The world of traditional IT outsourcing is going to change. Worker displacement has become a lightning-rod issue, that now stretches across the political spectrum. In recent weeks we have seen:
- President-Elect Donald Trump’s campaign rhetoric focused on the supposed abuse of the H1B visa system in the US (this is the visa most outsourcing companies use to bring in foreign individuals to work on projects). He argues that tech companies are misusing the visa system to bring in foreign workers that replace their US counterparts.
- In Trump’s message outlining his plan for the first 100 days of his administration, he stated he will direct the Department of Labor to “investigate all abuses of visa programs that undercut the American worker”.
- The initial actions of Trump’s administration include hiring Jeff Sessions as Attorney General. Sessions is a long-term critic of the skilled-worker visa program.
Attention on offshore talent placed on-shore will increase your business risk
Large consulting firms (particularly Indian majors such as Infosys and TCS) have been the greatest users of the H1B visa. In revealing the practices of these outsourcers, the New York Times found that just 13 companies took nearly a third of all H1B visas available in 2014. At the same time, there have also been accusations of visa misuse, such as in 2013 when Infosys settled for a record $34million with the US Department of Justice (although Infosys denied any wrongdoing).
Greater restrictions on using offshore talent on-site will push up costs for US businesses, who have become reliant on using these low-cost resources. Greater scrutiny of these outsourcing practices will increase the risks your business faces. Those risks may be reputational given the political climate around outsourcing, or more usual business risks such as maintaining business continuity in the face of more limited access to talent.
Adapting to the new world of outsourcing
Businesses which rely on a global pool of workers provided by offshore outsourcing companies and who are placed on-site in the US, whether under the H1B visa program, or similar programs, should make contingency plans for increased scrutiny of their practices and the practices of their service provider. They should also prepare for potential increase in costs that could make them 50 to 100% more expensive than they currently are.
Of course one option is to move those jobs back offshore, but one has to wonder what impact that will have on productivity, visibility and overall quality of the work as all of a sudden, teams (and managers) that were used to dealing with people on-site and during business hours all of a sudden now have to work with a significant time difference which almost makes it impossible to apply agile methodologies.
However in every difficult situation for businesses there is also opportunity. We know that using offshore talent from far-off locations such as India and the Philippines has disadvantages when working in real-time, agile approaches. Complex, modern software development requires greater interaction between teams, and between the different developers, testers, architects, and analysts working on the project. That’s one of the reasons behind the rapid growth of “nearshore” over the past few years.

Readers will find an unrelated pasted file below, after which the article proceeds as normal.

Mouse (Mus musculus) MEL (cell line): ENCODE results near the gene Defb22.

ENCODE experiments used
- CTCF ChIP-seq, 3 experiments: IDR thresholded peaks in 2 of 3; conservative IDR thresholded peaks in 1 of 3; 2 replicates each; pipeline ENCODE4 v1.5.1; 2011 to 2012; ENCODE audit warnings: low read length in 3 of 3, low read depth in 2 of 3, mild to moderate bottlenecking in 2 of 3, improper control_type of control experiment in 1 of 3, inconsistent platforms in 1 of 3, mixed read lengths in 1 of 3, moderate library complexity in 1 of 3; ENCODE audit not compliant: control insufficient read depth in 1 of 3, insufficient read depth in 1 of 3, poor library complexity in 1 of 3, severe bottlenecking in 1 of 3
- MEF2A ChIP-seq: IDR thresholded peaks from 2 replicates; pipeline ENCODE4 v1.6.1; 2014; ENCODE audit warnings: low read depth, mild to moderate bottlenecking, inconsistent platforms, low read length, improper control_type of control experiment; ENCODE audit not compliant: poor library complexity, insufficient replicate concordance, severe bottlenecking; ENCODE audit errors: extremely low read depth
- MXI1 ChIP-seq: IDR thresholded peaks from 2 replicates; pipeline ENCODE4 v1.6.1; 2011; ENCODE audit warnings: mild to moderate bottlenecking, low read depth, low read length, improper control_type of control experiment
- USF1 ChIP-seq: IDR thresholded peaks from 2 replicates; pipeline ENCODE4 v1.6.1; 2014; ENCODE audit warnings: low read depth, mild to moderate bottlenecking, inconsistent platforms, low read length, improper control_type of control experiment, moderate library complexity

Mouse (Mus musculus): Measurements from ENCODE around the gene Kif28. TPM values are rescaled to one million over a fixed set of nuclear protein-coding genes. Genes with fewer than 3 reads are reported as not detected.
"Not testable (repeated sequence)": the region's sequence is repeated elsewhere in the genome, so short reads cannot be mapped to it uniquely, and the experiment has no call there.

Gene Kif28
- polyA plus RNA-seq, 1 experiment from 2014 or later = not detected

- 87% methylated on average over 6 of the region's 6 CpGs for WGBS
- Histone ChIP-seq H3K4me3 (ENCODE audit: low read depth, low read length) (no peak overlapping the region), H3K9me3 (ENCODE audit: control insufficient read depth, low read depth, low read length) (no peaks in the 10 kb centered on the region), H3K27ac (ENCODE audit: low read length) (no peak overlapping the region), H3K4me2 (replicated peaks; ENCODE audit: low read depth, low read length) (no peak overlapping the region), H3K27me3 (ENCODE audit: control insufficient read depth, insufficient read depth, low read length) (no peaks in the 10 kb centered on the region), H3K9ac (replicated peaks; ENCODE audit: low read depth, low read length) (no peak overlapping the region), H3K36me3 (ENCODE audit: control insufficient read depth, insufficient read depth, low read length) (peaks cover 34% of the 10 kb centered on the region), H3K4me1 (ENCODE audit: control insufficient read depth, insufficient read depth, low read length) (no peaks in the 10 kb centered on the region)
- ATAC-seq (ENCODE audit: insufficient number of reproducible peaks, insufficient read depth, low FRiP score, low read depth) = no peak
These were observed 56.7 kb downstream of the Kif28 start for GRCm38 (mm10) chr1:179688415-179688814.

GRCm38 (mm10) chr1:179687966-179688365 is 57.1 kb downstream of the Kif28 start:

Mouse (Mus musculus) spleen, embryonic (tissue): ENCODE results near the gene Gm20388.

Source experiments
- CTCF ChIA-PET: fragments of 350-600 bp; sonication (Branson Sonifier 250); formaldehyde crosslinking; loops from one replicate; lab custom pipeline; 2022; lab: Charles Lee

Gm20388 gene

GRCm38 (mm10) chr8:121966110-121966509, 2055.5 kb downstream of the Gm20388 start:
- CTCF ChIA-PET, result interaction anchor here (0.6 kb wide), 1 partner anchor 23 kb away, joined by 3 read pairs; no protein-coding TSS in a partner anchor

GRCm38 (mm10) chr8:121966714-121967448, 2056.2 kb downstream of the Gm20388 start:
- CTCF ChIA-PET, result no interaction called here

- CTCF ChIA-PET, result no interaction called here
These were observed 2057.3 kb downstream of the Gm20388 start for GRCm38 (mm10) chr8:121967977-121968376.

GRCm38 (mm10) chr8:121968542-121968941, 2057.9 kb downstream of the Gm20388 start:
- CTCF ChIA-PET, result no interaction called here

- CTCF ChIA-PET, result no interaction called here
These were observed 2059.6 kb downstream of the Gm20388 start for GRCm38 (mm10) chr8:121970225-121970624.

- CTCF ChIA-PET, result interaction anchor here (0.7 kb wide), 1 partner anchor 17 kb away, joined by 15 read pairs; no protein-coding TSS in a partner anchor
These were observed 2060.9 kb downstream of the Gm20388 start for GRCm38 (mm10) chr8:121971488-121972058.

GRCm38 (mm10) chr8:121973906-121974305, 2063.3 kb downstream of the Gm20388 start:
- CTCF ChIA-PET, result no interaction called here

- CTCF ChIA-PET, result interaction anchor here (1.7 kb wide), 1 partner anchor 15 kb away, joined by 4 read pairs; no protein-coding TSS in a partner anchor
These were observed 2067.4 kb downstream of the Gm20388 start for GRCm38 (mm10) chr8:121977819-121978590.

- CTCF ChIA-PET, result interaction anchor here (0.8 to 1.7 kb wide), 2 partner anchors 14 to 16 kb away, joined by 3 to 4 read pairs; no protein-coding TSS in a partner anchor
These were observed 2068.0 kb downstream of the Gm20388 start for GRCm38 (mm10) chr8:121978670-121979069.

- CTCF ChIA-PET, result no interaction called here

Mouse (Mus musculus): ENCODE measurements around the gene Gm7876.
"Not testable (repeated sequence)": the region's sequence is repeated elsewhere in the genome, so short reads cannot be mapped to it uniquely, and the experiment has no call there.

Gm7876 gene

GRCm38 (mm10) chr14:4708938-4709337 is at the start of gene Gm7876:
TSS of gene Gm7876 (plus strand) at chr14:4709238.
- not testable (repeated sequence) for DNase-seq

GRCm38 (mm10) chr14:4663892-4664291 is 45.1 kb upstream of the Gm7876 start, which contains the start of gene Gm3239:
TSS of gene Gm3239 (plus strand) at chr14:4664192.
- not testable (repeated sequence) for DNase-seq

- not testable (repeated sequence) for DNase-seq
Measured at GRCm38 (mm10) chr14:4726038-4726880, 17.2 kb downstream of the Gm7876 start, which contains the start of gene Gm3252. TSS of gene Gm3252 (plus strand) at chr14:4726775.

Using a nearshore provider (which simply translates as working with a service provider in a company located close by, rather than in far-off locations) means you can benefit from the timezone overlap and real-time communication. However what this also means, is that you need to bring fewer people onshore. There is less of a requirement to bring individuals from the nearshore geographies to work with your local team in person, because you can simply open up a Skype chat and talk with them.
Companies such as Belatrix have perfected the nearshore model in recent years because it is so well-suited to Agile development and modern software development methodologies. This model was initially embraced by trailblazing start-ups, but even Fortune 500 companies are now benefiting from it as they can get all the benefits of the traditional offshore model (such as expanded access to global talent and lower costs) without most of its drawbacks (communication issues, lack of agility, high attrition).
Hire local and supplement with nearshore
A proactive strategy to the changing political attitude to the H1B visa is to hire local US talent, and supplement those skills with nearshore. Given the costs involved, it is unrealistic to expect that all outsourced jobs can be brought back onshore. However, organizations do need to make changes. The nearshore option provides businesses with the benefits of onsite workers, but maintains the advantages of a flexible, low-cost work-force.
By blending the use of onshore resources together with nearshore you will be benefiting from the advantages of nearshore, while lowering business risk, and maintaining a similar cost structure.